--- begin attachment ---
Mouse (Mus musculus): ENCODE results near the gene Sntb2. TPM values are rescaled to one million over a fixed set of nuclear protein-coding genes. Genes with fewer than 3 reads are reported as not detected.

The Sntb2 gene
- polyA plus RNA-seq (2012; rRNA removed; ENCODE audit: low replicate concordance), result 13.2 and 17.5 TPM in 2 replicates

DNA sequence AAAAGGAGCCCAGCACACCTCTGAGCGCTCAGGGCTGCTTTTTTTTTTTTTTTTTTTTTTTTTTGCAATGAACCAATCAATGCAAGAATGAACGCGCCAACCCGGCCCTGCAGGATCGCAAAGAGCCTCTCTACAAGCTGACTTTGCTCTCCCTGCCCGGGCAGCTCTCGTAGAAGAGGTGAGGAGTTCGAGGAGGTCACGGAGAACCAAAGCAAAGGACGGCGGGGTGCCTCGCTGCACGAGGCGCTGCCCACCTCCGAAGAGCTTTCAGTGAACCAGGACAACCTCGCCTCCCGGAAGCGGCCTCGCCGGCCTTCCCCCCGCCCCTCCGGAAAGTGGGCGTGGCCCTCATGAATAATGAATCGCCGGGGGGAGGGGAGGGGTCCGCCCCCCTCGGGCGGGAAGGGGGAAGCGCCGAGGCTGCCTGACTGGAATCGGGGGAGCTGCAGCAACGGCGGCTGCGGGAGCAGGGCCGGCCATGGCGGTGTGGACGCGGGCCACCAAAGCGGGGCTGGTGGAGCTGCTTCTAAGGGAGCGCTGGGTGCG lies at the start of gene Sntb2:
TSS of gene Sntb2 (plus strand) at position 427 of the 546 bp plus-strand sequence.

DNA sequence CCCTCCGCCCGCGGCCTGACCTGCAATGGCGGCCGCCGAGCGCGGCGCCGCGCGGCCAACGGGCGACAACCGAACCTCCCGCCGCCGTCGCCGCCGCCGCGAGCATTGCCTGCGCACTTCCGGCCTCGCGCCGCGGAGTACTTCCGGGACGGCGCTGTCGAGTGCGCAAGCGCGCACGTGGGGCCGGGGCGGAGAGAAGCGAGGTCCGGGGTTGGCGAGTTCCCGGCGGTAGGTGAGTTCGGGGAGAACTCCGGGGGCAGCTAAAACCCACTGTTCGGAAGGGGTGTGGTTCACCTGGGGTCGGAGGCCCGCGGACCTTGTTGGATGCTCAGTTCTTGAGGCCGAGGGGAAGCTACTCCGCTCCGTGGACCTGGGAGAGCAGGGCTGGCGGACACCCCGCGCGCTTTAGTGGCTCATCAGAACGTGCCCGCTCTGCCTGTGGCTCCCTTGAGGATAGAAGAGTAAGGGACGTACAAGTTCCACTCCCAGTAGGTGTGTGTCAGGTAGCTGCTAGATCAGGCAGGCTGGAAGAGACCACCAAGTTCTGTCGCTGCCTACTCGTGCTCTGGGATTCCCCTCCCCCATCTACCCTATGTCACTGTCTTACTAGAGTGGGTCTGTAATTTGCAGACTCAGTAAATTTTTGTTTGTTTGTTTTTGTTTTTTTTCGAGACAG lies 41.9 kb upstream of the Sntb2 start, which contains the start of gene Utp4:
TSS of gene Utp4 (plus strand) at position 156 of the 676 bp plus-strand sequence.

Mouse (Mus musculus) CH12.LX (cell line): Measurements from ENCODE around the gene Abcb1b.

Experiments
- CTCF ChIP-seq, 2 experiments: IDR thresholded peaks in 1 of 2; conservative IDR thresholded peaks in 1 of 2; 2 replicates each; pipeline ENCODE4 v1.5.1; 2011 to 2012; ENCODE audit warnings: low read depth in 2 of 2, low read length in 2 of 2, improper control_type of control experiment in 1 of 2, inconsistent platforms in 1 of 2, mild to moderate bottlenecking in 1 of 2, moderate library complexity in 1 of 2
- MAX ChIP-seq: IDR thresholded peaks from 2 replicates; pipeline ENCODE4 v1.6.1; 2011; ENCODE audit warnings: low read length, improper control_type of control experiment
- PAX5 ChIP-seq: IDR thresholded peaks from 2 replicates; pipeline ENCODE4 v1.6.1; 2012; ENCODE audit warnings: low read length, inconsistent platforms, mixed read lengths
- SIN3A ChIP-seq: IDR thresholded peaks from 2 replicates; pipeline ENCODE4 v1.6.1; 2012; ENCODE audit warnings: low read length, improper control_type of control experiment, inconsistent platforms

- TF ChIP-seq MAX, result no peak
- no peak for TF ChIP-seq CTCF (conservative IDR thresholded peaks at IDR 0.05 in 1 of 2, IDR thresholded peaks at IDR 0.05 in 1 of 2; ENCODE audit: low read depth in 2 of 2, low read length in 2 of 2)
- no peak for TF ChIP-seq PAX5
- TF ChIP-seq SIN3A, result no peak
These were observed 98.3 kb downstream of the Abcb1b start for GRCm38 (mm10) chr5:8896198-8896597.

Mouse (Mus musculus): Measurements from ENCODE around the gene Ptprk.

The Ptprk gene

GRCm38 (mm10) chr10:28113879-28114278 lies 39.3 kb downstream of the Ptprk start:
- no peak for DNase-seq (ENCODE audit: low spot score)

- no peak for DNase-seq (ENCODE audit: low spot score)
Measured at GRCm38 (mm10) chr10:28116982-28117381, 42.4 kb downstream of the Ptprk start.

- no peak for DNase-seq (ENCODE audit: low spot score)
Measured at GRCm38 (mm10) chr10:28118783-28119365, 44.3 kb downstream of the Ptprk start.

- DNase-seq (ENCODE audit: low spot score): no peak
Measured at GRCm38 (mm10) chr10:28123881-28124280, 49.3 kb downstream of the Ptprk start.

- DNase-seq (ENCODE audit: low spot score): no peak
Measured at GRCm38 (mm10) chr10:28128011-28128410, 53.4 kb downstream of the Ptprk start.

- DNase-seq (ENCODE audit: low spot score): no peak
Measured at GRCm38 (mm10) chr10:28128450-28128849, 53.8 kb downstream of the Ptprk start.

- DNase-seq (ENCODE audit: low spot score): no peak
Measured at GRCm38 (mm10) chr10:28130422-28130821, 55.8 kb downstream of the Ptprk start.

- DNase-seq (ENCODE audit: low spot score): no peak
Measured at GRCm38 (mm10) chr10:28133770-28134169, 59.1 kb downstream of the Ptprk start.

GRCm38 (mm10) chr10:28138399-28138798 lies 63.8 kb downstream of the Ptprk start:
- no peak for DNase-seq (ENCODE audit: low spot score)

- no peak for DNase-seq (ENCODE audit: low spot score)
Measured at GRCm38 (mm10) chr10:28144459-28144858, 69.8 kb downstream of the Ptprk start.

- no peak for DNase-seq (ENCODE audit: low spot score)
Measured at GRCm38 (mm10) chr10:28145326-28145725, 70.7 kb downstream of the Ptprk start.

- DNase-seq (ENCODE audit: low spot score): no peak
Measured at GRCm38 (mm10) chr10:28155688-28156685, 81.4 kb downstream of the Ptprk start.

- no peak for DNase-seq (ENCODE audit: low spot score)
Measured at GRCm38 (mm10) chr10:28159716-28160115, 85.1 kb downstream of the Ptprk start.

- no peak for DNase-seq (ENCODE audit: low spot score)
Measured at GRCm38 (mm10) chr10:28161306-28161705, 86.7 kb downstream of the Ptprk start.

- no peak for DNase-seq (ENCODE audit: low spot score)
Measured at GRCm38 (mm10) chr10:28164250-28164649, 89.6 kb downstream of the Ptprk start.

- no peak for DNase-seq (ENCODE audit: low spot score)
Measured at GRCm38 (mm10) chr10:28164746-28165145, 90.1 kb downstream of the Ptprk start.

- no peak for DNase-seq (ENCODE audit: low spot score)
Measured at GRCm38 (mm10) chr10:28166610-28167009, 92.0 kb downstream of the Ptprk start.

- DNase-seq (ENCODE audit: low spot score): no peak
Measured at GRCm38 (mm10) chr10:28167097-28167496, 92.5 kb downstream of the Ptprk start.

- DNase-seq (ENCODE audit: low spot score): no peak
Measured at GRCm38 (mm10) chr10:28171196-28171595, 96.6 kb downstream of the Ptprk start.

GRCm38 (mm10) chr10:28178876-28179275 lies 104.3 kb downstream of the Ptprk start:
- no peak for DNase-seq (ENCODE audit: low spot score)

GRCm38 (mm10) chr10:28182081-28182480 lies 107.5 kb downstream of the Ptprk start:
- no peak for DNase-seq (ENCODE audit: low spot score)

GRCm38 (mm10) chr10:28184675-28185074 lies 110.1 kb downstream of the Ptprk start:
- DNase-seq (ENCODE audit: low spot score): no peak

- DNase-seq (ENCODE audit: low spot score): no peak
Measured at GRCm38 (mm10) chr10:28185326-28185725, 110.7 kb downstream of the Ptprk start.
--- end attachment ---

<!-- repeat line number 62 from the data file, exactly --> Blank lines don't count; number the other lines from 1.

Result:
- no peak for DNase-seq (ENCODE audit: low spot score)